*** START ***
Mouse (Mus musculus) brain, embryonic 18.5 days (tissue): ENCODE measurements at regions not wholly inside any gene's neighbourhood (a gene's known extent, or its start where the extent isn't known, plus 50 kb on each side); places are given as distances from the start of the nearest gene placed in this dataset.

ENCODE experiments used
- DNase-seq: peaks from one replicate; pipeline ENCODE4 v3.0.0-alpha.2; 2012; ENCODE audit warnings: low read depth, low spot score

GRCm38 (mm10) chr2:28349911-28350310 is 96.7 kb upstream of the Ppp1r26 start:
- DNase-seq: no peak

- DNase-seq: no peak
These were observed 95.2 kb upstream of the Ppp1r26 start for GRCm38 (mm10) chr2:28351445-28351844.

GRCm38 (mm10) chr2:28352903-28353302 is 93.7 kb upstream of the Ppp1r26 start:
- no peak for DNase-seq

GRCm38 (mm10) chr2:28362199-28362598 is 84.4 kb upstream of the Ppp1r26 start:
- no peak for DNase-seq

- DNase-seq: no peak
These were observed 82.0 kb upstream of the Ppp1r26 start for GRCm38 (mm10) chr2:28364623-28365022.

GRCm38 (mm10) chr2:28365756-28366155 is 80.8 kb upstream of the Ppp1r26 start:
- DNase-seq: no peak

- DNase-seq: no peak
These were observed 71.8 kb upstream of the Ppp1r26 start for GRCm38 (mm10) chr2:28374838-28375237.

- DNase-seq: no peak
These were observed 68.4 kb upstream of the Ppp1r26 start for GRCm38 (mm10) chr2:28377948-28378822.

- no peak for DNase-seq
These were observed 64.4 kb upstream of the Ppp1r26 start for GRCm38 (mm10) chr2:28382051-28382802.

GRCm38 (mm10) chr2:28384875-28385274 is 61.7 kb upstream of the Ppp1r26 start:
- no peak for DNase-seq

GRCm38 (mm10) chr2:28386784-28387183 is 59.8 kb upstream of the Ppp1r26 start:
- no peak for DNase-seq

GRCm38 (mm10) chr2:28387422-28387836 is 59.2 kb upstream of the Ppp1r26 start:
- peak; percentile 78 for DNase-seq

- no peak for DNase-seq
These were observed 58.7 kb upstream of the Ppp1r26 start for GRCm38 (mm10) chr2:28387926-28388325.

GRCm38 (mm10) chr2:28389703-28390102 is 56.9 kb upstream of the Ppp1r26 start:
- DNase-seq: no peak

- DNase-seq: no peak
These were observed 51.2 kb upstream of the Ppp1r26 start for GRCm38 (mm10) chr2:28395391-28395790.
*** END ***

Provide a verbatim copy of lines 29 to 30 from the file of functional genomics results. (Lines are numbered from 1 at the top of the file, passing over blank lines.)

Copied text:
These were observed 58.7 kb upstream of the Ppp1r26 start for GRCm38 (mm10) chr2:28387926-28388325.

GRCm38 (mm10) chr2:28389703-28390102 is 56.9 kb upstream of the Ppp1r26 start: